In the second phase 51, which is a less-critical phase, the risks and workload of the primary pilot are substantially lower so that a single pilot flight does not constitute a risk. Therefore, as indicated by reference 12, the airplane is flown by a single pilot in the second phase 51, namely the primary pilot, while the secondary pilot rests. The pilots can change roles by exchanging seats, for example every 2-4 hours depending on their preferences. This arrangement saves, and reduces wastage of, some of the flight hours (out of the eight-hour limit) of the resting pilot and thus gives the crew overall more time to fly the airplane. Thus the flight time of the airplane 100 can have a duration of above 8 hours, optionally above 10 hours, while the total time during which any one of the two pilots are in an operational state during the flight time can be less than or equal to 8 hours. By "during the flight time", what is meant is the total mission time, including the pre-flight and post-flight checklists. On long flights, the second phase 51 constitutes the base of the flight time (80-90%) and therefore this method of operation arrangement allows for 70%-80% increase in dual pilot flight time.

While the pilots are exchanging positions or seats, the airplane can be put under autopilot flight control. Further, the MMI of one or both of the pilots can be made inoperative, e.g. locked, to prevent inadvertent undesirable commands being given to any one or more systems of the airplane.

During the second phase 51 in which the secondary pilot rests while the primary pilot controls the airplane, flight support can be provided to the primary pilot in one or more of the following ways. Firstly, in a situation of distress and especially in severe distress, the secondary pilot will convert the second seat from the resting non- operational state to the secondary pilot operational seated state to perform his functions as secondary pilot, until the situation ends or landing occurs. Secondly, in such situations and even in situations of no-distress in order to improve safety, a remote pilot 81 can monitor the airplane from a ground station 80. The remote pilot 81 can connect to the airplane, i.e. can be in data communication, via, e.g., satellite communication 90, 91 or the like which allows the remote pilot 81 to track the plane from the ground station 80. The remote pilot 81 can provide support to one or more of the primary and secondary pilots from the ground.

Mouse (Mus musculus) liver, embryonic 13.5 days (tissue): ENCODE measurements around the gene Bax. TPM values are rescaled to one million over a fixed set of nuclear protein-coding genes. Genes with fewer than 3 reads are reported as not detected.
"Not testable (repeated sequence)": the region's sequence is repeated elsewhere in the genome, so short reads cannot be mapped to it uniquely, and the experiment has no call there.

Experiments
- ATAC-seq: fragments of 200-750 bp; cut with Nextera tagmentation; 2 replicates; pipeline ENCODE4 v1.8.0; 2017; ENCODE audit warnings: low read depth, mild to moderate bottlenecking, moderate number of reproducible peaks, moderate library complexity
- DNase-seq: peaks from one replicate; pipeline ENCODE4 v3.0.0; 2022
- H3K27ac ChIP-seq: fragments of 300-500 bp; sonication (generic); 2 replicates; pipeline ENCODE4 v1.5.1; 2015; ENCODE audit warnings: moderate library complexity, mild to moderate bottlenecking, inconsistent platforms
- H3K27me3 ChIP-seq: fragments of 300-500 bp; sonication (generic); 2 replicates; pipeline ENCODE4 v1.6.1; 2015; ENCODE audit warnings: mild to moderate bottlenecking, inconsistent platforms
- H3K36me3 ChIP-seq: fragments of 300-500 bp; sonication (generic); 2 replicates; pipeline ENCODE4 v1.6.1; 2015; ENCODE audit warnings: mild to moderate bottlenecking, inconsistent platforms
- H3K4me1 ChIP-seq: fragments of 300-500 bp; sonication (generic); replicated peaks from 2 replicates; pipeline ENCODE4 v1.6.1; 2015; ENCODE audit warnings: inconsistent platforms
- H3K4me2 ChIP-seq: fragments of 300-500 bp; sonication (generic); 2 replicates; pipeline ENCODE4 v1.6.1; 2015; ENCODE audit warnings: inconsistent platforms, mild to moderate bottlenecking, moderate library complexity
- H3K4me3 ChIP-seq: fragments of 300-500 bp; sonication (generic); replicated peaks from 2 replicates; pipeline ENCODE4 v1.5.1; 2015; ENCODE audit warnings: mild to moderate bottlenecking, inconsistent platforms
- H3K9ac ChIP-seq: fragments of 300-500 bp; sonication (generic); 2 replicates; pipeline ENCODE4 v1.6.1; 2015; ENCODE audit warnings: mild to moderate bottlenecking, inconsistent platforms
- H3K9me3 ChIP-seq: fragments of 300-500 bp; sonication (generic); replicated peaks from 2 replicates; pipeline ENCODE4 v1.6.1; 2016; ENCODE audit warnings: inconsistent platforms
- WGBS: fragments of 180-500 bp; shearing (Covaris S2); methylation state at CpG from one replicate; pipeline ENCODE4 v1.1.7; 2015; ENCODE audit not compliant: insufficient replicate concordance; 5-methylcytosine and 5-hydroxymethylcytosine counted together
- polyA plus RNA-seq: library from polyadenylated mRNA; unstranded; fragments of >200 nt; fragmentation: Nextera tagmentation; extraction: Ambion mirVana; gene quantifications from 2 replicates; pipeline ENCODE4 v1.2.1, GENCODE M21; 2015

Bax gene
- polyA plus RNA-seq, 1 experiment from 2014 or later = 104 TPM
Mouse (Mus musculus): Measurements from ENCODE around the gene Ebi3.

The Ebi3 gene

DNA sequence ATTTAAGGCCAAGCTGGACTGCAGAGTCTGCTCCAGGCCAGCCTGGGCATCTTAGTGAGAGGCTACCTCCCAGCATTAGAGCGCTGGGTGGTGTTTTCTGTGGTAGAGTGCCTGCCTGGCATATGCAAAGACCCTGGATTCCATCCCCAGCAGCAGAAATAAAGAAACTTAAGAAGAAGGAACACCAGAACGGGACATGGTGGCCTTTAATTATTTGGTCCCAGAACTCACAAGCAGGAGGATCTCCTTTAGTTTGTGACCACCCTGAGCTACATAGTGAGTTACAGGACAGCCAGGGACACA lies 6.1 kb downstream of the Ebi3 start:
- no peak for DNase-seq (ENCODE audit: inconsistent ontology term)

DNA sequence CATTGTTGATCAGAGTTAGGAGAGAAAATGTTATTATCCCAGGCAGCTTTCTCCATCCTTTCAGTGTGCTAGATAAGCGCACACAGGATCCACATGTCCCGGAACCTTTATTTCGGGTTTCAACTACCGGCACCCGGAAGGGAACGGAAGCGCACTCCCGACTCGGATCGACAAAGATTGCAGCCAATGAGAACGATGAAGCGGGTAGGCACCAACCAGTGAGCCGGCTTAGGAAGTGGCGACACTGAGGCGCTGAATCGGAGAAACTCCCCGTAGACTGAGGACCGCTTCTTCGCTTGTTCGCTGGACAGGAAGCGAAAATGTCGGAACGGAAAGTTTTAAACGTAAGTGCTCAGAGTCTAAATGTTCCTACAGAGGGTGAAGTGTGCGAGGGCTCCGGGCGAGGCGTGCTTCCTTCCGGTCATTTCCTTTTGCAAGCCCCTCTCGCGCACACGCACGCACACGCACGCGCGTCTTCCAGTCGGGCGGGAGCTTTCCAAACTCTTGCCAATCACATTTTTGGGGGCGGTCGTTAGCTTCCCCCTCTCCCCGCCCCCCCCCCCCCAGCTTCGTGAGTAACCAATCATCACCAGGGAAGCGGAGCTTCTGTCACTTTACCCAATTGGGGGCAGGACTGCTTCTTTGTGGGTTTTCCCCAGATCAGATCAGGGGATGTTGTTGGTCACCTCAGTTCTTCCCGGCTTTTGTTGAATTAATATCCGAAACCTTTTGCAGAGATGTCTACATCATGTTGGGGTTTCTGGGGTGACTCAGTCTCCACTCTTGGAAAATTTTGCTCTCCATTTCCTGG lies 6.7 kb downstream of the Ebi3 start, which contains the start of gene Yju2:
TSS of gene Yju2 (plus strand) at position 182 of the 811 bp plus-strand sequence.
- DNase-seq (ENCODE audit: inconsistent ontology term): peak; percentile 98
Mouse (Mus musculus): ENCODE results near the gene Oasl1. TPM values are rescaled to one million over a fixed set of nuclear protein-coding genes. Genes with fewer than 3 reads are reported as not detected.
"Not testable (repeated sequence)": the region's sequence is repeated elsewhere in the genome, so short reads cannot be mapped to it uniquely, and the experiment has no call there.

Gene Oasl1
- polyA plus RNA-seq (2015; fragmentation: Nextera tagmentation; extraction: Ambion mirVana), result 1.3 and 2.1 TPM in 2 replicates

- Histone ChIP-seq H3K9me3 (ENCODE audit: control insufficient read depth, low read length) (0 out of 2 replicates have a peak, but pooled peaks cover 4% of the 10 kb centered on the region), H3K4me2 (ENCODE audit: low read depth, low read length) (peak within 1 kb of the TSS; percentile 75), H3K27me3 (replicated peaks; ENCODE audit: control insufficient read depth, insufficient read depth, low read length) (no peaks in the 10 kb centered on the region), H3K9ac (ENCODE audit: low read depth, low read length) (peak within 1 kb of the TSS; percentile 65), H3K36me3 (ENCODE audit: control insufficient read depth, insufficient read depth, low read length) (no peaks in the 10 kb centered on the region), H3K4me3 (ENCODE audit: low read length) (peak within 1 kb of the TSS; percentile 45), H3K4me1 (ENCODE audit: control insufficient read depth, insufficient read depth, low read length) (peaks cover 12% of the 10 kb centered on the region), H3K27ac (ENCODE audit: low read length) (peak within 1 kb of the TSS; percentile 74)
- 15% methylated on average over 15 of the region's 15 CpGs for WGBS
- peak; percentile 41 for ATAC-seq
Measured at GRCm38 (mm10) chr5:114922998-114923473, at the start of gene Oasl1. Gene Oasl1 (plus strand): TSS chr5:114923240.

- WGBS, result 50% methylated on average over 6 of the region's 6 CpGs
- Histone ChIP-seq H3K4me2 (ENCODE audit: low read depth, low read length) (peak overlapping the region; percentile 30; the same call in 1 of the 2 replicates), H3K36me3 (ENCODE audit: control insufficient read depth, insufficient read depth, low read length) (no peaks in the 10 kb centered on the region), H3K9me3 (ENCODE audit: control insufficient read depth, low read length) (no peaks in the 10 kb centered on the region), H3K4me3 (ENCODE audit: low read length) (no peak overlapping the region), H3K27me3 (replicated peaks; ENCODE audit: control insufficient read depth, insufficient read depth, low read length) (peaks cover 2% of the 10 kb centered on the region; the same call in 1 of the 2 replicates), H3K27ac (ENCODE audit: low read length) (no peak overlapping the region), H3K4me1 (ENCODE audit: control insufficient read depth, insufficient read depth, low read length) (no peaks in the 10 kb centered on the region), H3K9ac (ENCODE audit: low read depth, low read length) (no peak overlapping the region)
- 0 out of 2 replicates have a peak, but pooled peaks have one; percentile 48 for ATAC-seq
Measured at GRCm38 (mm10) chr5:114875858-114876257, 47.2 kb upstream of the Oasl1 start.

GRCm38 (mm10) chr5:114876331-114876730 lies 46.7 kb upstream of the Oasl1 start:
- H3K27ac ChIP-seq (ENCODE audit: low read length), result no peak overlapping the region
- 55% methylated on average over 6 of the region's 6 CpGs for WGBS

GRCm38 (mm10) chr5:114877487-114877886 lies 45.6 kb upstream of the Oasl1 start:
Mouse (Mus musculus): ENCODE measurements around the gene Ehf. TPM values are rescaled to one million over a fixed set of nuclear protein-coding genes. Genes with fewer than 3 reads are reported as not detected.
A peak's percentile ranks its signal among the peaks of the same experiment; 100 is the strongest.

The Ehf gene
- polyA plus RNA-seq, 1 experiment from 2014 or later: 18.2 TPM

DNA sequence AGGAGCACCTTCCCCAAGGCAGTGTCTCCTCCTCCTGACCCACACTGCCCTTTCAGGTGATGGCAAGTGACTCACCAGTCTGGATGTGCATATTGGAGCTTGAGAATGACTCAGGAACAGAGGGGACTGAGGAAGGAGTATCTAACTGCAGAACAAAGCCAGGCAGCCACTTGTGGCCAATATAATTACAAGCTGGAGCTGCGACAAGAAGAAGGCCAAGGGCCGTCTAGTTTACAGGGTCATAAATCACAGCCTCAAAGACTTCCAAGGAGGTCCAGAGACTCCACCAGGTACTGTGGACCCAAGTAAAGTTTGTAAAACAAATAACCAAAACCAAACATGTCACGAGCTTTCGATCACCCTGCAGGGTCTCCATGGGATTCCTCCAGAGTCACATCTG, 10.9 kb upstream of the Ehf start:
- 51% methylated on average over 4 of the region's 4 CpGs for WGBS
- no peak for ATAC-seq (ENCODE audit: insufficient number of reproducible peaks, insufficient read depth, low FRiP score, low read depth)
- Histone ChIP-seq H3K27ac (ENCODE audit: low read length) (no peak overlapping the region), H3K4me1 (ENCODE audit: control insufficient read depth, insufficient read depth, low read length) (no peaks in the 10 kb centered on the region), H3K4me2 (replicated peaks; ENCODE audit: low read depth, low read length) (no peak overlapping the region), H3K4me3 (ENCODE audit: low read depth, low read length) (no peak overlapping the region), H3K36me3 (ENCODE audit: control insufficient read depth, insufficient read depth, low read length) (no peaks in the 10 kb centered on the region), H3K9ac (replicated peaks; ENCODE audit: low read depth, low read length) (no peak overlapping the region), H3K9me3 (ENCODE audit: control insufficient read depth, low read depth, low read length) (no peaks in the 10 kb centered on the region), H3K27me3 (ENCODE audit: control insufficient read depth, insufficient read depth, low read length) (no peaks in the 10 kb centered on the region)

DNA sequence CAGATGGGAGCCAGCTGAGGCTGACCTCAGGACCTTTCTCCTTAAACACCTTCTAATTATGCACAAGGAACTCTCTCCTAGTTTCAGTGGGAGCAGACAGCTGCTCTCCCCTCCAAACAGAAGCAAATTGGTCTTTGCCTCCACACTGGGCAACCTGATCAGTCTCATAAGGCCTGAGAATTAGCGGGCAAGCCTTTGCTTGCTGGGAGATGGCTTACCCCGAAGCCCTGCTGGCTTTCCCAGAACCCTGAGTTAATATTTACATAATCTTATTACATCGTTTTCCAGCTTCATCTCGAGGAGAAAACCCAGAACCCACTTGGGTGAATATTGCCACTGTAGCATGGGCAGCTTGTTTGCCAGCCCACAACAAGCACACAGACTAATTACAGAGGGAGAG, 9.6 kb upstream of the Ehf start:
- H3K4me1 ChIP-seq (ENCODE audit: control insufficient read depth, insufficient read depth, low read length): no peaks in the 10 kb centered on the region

In the above-described method, there is a greater level of safety over the flight duration compared to single-piloted airplanes, due to both pilots operating the airplane during critical phases of flight, but without requiring both pilots to completely control the airplane, and while allowing more efficient use of time during the safer phases of flight.

The above-described cockpit enables a more optimal seat for a single pilot flight by positioning the first pilot seat for the primary pilot centrally in a port-starboard, or left-right, direction, which allows an improved field of vision compared to the pilot seat on one side, namely the left (as is customary in cockpits today), which makes the right field of vision difficult.

Further, the above-described cockpit and method enable two pilots to fly a commercial flight for up to 10-15 hours without exceeding the 8 -hour flight limit per pilot as set out by the regulations, and enables safety similar to that of a two-pilot team, with only a single pilot required for the controls at times.